“He who is simple…”

The simple one knows how to ask. However, because of his great simplicity, he is ready to accept simple answers. These simple answers are at times caused by the limited knowledge of the responder, and often, by that of the asker “…and according to the knowledge of the child, the father instructs him…” (Ibid) Either way, the answers that the simple son gets are all banal, and don’t deal with the depth and complexity of the questions. Nonetheless, this is why he lives in a harmonious world where everything is orderly and understood. At first glance, there is charm and grace in this naïve life, but it is only an illusion. The world and the reality is complex, and one day the child will grow up and realize that not everything is so simple.

He who is wicked…”

The possibility that questions can be more convincing than the answers can cause a crisis. The wicked son feels cheated. He is upset at all those who have been feeding him lies, and despises those who still believe the answers, which seem to him shallow and unsatisfactory — if not fake. He loses trust in the society wherein he was raised, isolates himself, and refuses to accept anything from those who disappointed him. When he was more naïve, he believed everything, and now he does not believe in anything. That is the tragic process of the wicked son in the Hagada. He is no longer interested in the search, and his questions are for defiant purposes only. “The Wicked Son, what does he say? ‘What is this service to you ?’ To you, but not to him. Since he has excluded himself from the community, he has denied himself the essentials of our faith.” (The Hagada)The denial of faith begins by stepping out of the question and answer dialogue, which is so essential for the continuation of Jewish life.

“He who is wise…”

The difference between the three previous sons and the wise son is that none of the above tries to view the world through spectacles of questioning and searching. The first son does not know how to ask, the second son thinks that all of his questions have been answered, and the third son thinks that his questions have no answer — so there is no point in asking and searching. As opposed to them, the wise son returns to the questions. He is willing to return and re-ask the questions.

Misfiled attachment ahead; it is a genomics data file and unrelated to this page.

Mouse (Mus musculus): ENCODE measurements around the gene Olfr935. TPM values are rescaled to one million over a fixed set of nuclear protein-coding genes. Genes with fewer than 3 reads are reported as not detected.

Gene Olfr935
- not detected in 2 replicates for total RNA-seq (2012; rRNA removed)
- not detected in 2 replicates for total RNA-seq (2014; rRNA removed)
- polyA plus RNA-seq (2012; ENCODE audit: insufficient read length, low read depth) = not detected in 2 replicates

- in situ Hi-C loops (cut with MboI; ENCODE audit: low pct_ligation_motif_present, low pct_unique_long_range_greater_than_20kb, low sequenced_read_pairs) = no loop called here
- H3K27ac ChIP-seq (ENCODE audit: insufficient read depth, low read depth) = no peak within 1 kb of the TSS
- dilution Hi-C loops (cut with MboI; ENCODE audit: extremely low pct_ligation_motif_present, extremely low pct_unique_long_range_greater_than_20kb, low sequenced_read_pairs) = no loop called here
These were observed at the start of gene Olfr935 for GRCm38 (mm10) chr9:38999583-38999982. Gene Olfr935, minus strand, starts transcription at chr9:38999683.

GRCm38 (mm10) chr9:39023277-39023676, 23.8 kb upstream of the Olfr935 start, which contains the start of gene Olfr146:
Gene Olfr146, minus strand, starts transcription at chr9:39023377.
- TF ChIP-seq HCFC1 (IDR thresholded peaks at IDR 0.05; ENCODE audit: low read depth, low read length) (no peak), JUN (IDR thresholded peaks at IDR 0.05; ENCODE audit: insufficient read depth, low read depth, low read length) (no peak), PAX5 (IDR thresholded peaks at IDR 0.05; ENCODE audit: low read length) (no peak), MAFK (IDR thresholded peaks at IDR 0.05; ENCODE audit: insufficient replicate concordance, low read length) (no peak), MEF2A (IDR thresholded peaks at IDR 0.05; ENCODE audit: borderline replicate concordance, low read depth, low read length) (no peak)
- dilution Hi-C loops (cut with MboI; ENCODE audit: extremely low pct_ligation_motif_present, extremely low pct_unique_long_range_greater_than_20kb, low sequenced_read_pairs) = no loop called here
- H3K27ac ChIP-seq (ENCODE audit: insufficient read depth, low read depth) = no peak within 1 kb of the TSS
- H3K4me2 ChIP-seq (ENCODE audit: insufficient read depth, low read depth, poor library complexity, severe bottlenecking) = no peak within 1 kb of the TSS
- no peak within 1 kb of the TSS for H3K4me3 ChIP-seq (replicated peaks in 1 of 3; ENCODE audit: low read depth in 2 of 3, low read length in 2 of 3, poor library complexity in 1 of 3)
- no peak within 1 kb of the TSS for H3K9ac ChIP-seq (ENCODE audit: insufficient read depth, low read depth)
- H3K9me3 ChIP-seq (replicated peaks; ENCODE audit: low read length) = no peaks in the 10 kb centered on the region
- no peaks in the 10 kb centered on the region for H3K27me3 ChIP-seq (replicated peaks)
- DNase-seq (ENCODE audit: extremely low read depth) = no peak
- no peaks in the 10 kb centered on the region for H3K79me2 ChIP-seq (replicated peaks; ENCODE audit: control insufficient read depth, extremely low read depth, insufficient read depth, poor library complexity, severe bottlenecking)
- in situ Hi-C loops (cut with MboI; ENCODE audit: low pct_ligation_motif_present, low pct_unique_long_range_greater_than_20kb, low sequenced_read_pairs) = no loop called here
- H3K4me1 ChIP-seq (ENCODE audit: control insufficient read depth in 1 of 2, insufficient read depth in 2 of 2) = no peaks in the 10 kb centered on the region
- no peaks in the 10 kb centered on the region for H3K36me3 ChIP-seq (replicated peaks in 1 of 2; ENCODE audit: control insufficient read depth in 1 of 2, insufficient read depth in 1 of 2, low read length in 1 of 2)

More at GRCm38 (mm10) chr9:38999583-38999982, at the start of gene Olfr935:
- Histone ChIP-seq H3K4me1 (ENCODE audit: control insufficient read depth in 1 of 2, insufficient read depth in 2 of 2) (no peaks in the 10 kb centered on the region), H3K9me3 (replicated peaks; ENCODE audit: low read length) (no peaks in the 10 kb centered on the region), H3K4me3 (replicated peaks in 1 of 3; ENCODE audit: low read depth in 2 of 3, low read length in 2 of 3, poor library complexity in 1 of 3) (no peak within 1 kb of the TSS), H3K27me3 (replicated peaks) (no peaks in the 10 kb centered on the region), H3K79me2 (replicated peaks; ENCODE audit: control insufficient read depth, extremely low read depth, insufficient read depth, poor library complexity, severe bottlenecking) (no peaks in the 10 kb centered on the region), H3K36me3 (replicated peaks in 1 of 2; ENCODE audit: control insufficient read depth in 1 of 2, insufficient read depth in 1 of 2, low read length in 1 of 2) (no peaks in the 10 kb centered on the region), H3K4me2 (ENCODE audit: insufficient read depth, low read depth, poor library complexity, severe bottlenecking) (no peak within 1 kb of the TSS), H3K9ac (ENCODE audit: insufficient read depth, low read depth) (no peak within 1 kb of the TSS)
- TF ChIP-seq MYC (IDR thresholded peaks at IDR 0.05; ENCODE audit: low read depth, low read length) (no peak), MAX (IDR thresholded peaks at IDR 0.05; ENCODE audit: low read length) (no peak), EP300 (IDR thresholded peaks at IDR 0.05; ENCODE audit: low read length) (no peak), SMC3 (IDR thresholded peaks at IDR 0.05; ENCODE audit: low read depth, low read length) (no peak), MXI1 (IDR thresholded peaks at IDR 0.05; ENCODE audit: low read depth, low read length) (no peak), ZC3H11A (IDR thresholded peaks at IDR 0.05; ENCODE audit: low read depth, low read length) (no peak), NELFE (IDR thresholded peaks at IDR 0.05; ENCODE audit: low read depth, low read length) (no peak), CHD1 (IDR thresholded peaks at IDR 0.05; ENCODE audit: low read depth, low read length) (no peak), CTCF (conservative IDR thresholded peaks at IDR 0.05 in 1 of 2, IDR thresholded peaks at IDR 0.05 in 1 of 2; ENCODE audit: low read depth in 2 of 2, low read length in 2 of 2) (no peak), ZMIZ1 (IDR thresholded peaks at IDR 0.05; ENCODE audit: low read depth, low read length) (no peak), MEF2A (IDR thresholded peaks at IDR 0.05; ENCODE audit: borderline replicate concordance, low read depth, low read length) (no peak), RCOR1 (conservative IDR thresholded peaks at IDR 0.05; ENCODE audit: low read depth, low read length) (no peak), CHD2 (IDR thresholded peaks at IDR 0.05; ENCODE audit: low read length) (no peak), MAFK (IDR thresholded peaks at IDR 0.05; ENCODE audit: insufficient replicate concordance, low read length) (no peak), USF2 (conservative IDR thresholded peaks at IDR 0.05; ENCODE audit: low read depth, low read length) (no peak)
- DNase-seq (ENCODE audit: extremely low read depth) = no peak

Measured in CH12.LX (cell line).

Where did this ability to start over come from? Just like the wicked son, the wise son understands the complexity of reality, but this comprehension leads him to opposite conclusions. The world is complex and the expectation for perfect answers has never been anything but an illusion. The answers are limited because of the nature of the world, so the responders cannot be blamed and looked down upon. The wise son understands that just because adults, including his parents, do not know everything — does not mean that they do not know anything. In fact, there is much to learn from the people that he used to degrade. As Mark Twain put it, “When I was fifteen, I discovered that my dad was dumb. When I was twenty, I was amazed by how much the ‘old man’ learned in the last five years.”

The world is complicated and full of contradictions, and for this reason, even if the person feels that not everything he used to believe in is true, it doesn’t mean it is a lie. The easiest way out is to dump everything. It is much harder to look for the little bits of light and truth that are hidden in everything and everyone, which make it all meaningful. 

The wise son of the Hagada did not get his name from his sharp answers, but because of the questions he asks. He is the only one out of the four sons who knows that he does not know. He approaches the world with modesty. A world that is so beautiful because of all the secrets it conceals. The wise son hears God cry “Seek  for me always,” and knows that the search is the meaning of life. He returns to the naiveté that is mentioned in the Hassidic saying, “Innocence is greater than wisdom, but how wise does a person have to be, to become innocent.”